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Payback Time: NATO Demands Scandinavia Assumes Defense of the Baltic

© AP PhotoTwo Norwegian sailors onboard the Norwegian support vessel Valkyrien
Two Norwegian sailors onboard the Norwegian support vessel Valkyrien - Sputnik International
As the mainstream media continually points out, "aggressive" Russia is advancing all over the Baltic. Who will protect the poor defenseless Poland and the Baltic states against the evil Russian bear? According to the US, this is a mission for the dutiful Nordics, as Denmark and Norway have been asked to shoulder more responsibility in the East.

Copenhagen - Sputnik International
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Over the last few weeks, Oslo and Copenhagen have come under pressure from NATO and the US to assume more responsibility in the East to 'protect' the Baltic states against Russia. The Baltic build-up is bound to be one of the main topics on the NATO Summit in Warsaw on July 8-9.

The Baltic region has recently turned into a theater of operation, hosting no less than three major US-led maneuvers. In fact, muscles have been flexing all over the place: Germany is increasing its military for the first time since 1990, while Poland is set to create a national guard of 35,000 men with an open goal of halting a Russian invasion.

NATO's plans on the alliance's eastern border include setting up four battalions of 600 to 1,000 soldiers each. The US sends its battalion to Poland, Germany takes care of the one in Lithuania, the UK is to cover Estonia. This just leaves Latvia, which is where Norway and Denmark are expected to step in. The units are to be equipped for battle and tasked with preventing a "hybrid war" on Russia's part.

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For Oslo, it will be next to impossible to reject the alliance's requests, as Norway jointly with France, Britain and Iceland urges NATO to more often display its naval forces in Northern waters, Norwegian newspaper Aftenposten's columnist Nils Morten Udgaard noted.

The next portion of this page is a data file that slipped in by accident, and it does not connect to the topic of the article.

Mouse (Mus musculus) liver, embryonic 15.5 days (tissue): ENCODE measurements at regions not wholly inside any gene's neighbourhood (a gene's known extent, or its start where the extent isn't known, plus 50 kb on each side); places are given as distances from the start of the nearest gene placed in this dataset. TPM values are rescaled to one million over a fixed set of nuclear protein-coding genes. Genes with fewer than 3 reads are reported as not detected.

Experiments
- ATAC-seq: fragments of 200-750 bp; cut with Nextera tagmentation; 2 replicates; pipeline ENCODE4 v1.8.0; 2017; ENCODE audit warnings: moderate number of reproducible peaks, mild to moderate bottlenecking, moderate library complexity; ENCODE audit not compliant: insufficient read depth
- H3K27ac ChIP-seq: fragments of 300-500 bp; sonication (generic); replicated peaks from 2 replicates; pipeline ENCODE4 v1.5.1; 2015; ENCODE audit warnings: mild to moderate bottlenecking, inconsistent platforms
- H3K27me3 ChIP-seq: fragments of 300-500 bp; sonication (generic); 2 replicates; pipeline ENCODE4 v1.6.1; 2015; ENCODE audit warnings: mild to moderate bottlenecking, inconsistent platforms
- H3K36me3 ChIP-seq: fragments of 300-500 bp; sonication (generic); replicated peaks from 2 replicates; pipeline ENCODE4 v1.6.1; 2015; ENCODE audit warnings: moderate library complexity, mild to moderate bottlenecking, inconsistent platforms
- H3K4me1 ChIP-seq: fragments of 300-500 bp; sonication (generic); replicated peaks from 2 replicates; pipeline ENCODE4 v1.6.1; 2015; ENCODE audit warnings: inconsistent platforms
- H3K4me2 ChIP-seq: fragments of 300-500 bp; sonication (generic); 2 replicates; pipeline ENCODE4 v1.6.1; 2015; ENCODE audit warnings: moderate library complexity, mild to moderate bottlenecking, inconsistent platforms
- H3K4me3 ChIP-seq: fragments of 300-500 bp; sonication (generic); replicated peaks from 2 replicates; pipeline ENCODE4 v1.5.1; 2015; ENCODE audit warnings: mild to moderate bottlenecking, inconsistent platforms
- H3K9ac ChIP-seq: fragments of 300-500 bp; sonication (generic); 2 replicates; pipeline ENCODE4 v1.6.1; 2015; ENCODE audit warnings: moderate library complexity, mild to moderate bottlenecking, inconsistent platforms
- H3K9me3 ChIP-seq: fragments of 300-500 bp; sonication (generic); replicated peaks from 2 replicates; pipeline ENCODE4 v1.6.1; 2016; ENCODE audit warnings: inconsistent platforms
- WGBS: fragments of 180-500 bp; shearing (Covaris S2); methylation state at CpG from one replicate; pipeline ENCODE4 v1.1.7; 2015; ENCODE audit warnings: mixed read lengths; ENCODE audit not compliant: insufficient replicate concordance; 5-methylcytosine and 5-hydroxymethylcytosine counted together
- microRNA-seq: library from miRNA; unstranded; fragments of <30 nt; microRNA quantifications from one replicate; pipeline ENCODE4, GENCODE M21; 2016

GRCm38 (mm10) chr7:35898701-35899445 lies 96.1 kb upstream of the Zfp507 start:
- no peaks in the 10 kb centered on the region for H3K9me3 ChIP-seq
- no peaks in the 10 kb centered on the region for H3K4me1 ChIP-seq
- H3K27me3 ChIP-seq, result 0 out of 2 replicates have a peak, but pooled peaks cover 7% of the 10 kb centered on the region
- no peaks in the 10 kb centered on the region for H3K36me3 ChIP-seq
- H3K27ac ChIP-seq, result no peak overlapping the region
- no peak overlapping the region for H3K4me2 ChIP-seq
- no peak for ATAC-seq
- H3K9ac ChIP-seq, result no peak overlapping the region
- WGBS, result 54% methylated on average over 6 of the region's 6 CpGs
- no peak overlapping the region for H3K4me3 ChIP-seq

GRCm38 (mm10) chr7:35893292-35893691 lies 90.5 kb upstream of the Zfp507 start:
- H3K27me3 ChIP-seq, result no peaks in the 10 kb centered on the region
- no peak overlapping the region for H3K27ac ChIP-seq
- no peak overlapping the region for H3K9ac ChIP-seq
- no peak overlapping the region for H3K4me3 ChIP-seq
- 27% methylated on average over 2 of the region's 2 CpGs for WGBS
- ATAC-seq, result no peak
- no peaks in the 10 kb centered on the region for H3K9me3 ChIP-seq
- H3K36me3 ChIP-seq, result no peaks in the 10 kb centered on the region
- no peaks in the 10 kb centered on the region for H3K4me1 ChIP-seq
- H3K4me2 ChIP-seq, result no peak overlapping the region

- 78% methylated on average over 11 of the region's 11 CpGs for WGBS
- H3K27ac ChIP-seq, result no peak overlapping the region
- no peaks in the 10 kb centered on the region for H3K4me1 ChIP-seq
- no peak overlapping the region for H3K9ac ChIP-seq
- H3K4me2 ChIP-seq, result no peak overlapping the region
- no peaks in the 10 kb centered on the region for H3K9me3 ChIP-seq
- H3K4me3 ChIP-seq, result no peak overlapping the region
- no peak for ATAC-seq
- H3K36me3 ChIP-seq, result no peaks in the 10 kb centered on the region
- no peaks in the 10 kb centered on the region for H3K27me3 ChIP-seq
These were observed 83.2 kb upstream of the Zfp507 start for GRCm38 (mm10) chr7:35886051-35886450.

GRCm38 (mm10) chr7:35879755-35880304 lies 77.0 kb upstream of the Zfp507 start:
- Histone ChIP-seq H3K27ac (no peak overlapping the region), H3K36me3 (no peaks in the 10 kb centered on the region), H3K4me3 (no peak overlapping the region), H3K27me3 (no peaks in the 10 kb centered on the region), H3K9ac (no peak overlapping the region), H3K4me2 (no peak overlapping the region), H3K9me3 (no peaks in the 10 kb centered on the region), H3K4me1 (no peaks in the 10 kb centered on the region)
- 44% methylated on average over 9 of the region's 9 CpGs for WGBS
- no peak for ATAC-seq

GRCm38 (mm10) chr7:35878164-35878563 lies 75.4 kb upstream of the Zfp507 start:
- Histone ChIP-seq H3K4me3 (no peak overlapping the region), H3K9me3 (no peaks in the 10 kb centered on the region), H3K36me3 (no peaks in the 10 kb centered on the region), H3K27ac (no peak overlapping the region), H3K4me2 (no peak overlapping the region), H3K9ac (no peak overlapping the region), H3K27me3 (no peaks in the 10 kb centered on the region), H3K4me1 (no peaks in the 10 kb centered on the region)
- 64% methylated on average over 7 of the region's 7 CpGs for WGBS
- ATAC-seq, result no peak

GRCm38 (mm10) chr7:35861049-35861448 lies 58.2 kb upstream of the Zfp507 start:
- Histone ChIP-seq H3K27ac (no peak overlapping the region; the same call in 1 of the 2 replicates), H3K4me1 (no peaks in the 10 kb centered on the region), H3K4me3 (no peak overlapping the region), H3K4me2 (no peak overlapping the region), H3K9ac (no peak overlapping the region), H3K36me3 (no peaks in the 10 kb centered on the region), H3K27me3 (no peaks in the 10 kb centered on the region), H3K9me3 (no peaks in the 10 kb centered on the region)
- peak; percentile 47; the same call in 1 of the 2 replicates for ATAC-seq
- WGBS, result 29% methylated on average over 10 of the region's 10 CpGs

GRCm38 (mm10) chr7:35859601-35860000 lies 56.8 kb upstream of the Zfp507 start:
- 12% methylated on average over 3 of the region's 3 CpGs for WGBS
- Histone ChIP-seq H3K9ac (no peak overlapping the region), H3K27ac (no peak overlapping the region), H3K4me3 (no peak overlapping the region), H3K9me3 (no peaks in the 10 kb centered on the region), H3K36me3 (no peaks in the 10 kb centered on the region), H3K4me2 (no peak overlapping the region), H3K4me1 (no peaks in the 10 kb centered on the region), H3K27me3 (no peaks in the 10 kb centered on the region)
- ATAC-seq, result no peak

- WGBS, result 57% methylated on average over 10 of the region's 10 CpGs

The common fear that Russia may seek to dominate waters northeast of the so-called GIUK gap (between Greenland, Iceland and the United Kingdom) is a clear reminder of the Cold War-era. Therefore, NATO's maritime strength and presence in the North Atlantic and the North should be a key element in NATO's strategy, state secretary Øystein Bø of the Defense Ministry said in a lecture in Oslo in May.

Curiously, this is an echo from the 1990s, when Norway's then Foreign Minister Thorvald Stoltenberg labeled Norway as a "Baltic state" for the Nordic country to take part in the new cooperation pattern after the re-emergence of independent Baltic states following the break-up of the Soviet Union. Today, his son Jens Stoltenberg is NATO Secretary General. This coincidence is probably another signal that it is high time for Norway to give something back as regards the Baltic states, which today are Norway's allies.

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Remarkably, Norway has recently suspended its self-imposed restriction of the Cold War-era, according to which the allied forces in northern Norway would keep at least 500 kilometers away from Norway's border with Russia. Also, the US is considering re-opening its fleet base in Island's Keflavik, which is yet another painful reminder of the Cold War.

Unsurprisingly, the debate on the NATO build-up cuts deep into the US presidential election campaign, with candidate Donald Trump stamping the alliance as "obsolete." Remarkably, he also said Europe did "too little" to protect itself and "skinned" US taxpayers instead.

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